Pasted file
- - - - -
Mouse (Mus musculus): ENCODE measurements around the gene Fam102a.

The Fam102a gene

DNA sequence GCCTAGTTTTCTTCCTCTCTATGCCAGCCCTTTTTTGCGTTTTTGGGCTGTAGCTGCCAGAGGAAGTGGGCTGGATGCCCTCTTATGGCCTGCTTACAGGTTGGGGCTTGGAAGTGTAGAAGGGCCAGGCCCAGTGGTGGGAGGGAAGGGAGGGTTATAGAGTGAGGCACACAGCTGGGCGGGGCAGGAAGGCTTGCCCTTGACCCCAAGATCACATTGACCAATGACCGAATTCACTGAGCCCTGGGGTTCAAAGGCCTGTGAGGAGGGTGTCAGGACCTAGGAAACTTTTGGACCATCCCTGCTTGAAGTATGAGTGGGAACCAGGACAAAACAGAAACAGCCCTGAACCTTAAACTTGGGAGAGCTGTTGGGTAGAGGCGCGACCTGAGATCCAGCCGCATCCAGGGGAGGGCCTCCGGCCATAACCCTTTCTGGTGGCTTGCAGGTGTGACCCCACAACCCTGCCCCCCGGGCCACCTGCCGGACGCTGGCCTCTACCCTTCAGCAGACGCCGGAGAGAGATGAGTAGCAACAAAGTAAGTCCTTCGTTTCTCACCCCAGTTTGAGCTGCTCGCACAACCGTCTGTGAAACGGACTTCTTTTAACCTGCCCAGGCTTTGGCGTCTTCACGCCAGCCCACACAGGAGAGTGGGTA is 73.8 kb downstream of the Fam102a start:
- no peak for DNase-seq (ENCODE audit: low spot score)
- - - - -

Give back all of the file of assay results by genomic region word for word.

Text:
Mouse (Mus musculus): ENCODE measurements around the gene Fam102a.

The Fam102a gene

DNA sequence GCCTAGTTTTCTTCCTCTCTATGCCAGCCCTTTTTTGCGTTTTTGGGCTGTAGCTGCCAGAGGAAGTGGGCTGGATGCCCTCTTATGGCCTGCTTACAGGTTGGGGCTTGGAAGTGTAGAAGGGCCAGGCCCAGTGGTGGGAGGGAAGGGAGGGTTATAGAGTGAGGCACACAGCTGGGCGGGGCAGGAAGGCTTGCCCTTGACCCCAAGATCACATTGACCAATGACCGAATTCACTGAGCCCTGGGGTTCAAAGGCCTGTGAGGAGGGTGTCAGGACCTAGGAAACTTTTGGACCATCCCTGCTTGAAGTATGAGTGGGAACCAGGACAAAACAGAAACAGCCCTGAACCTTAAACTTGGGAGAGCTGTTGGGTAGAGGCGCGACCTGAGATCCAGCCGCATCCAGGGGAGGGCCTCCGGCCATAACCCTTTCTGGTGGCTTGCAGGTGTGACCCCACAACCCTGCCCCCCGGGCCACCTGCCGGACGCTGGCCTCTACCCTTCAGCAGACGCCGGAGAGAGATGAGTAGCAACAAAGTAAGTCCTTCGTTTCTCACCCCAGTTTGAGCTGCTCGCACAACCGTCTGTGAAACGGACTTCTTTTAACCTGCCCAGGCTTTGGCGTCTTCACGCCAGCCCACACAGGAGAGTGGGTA is 73.8 kb downstream of the Fam102a start:
- no peak for DNase-seq (ENCODE audit: low spot score)